|Publication number||US4191966 A|
|Application number||US 05/948,014|
|Publication date||Mar 4, 1980|
|Filing date||Oct 2, 1978|
|Priority date||Oct 2, 1978|
|Publication number||05948014, 948014, US 4191966 A, US 4191966A, US-A-4191966, US4191966 A, US4191966A|
|Inventors||John L. Ovnick, Jr.|
|Original Assignee||Rca Corporation|
|Export Citation||BiBTeX, EndNote, RefMan|
|Patent Citations (3), Referenced by (10), Classifications (7)|
|External Links: USPTO, USPTO Assignment, Espacenet|
This invention relates generally to cable television and, more particularly, to a method and apparatus enabling a TV set to receive all 35 of the CATV signals in the 54 to 300 MHz without switches or controls on the converter. In cable television systems, signals transmitted are in a first band from 54-86 MHz and a second or midband from 120-174 MHz, a third or a high VHF band from 174-216 and a fourth or super band from 216-300 MHz. In the prior art, the converters required switches or controls to convert these signals, particularly signals in the 120 MHz-174 MHz (Midband) and 216 MHz-300 MHz (Superband) range to signals usable in the VHF frequency band such as to a predetermined channel from 2 through 13. This necessitates a number of controls when switching from one channel to the next and is also not compatible with TV set remote controls. For example, see patent 3,333,198 of Mandell et al. In this reference patent, a variable oscillator 32 provides a required heterodyne for converting the modulated carriers to a suitable intermediate frequency. The local fixed oscillator 38 then converts this intermediate frequency to one of the VHF television channels. The user therefore would be required to adjust that variable oscillator to a value which would when heterodyned with the incoming signal in the 120 to 174 MHz or A through W range select one of those channels on a VHF channel. This would require retuning of the local oscillator when tuning to another cable frequency. This selection may also be done by switches selecting a switchable oscillator such as that described in U.S. Pat. No. 3,643,164 of Sly et al. Further, there may be an elaborate switching network as in Zimmerman et al, U.S. Pat. No. 3,581,209. These prior art arrangements are not compatible with the TV remote controls. In addition, in the UHF tuner there is an image at interference frequencies 15 channels above a particular channel frequency.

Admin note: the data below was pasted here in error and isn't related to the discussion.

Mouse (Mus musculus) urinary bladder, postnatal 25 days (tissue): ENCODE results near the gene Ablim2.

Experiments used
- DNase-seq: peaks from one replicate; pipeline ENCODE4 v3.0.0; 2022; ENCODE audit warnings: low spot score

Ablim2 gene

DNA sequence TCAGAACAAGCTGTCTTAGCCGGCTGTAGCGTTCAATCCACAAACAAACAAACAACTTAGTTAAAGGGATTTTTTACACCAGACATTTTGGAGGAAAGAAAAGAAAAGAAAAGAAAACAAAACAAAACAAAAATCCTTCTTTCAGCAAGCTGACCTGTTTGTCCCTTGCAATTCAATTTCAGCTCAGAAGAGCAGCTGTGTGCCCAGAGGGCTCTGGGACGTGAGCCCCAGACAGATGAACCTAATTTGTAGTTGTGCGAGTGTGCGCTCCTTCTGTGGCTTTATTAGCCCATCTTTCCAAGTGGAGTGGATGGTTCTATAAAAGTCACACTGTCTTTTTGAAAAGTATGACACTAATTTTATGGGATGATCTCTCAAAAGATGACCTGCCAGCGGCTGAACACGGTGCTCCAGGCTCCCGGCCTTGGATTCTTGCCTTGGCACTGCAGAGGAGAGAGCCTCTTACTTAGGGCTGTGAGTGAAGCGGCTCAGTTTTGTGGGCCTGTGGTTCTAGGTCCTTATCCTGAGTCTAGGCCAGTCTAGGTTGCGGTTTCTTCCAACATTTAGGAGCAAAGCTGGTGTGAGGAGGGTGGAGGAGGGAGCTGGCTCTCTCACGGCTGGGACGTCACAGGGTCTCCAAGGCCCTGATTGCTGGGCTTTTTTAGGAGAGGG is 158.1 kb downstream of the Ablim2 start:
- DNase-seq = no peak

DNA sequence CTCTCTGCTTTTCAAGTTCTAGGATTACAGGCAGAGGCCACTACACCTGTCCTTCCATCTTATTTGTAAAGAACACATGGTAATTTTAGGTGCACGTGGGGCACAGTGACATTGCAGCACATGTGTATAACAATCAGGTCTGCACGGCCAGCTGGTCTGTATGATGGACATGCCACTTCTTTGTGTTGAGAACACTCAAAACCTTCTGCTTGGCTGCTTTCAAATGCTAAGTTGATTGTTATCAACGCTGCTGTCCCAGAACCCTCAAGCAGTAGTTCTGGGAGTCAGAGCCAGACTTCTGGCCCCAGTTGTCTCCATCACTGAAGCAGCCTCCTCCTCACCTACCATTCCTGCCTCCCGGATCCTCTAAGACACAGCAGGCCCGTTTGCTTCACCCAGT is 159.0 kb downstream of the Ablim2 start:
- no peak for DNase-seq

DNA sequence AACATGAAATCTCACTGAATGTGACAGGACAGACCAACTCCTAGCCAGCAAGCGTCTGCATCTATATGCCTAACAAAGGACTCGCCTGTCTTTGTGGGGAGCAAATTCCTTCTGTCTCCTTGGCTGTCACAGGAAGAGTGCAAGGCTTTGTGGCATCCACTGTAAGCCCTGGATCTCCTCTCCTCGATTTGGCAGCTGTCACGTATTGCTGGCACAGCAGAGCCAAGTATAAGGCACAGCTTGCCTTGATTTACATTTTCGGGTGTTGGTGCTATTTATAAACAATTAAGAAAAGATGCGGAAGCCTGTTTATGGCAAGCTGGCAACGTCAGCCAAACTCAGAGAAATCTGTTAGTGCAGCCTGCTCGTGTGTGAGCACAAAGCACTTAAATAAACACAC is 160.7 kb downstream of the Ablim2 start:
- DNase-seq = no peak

Briefly, the above problems are overcome by a block converter which converts the signals in the midband cable channels A through I and the superband cable channels J through W to frequencies in the UHF tuner range.
FIG. 1 is a block diagram of the converter according to the present invention;
FIG. 2 is a plot of diplexer response for channels A through R;
FIG. 3 is a plot of diplexer response for channels B through W.
Referring to FIG. 1 thirty-five (35) CATV channels from a cable are applied to a splitter 11. The splitter 11 equally power divides the incoming signals (3 db coupler). The low VHF channels from 54 MHz-86 MHz and the high VHF signals of 174 MHz to 216 MHz are applied to an amplifier 13. The low and high VHF signals are amplified in wideband amplifier 13 and are applied to terminal 14 which is adapted to be coupled to the VHF terminals of a standard television tuner of a television receiver. The wideband amplifier 13 in the VHF path is to make up for the splitter loss. The signals at the cable channels A through I are from frequencies 120 MHz to 174 MHz. The signals at the cable channels J through W are from 216 MHz-300 MHz. The power divided signals from splitter 11 are applied to the diplexer 15. The midband signals of 120 MHz-174 MHz (channels A through I) are coupled from the diplexer 15 via midband filter 15 a to a mixer 17. The superband signals of frequencies 216 MHz-300 MHz (channels J through W) pass through the diplexer 15 via superband filter 15b and are applied to the mixer 19. A fixed local oscillator 21 provides a signal of 368 MHz to be heterodyned at mixer 17 with the midband signals of channels A through I to produce thereby the unconverted signals from 488 MHz-542 MHz. This matches with the standard TV UHF receiver tuner channels 17 through 25. The 216 MHz to 300 MHz signals (J through W) are mixed at mixer 19 with a 416 MHz signal from fixed local oscillator 23 to produce the frequencies of 632 MHz-716 MHz. This covers the frequencies from channel 41 through channel 54 in the standard UHF television receiver. These signals are combined via diplexer 25 and amplified by wideband amplifier 27. These UHF signals are applied to terminal 41 which is adapted to be coupled to a standard UHF TV tuner. In the manner described, all of the VHF channels are passed on and then received by a standard TV VHF tuner. All of the cable channels A through I are upconverted the same amount to UHF signals that can be separately received on a standard TV set UHF tuner by selecting channels 17 through 25. The cable channels J through W are upconverted the same amount so that they can be separately received by selecting channels 41 through 54. It is noted that the local oscillators 21 and 23 are fixed and there are no adjustments needed to be made to the converter. It is further to be noted that this arrangement accommodates a remote control system since the operator only has to select the UHF channel that corresponds to the cable channel.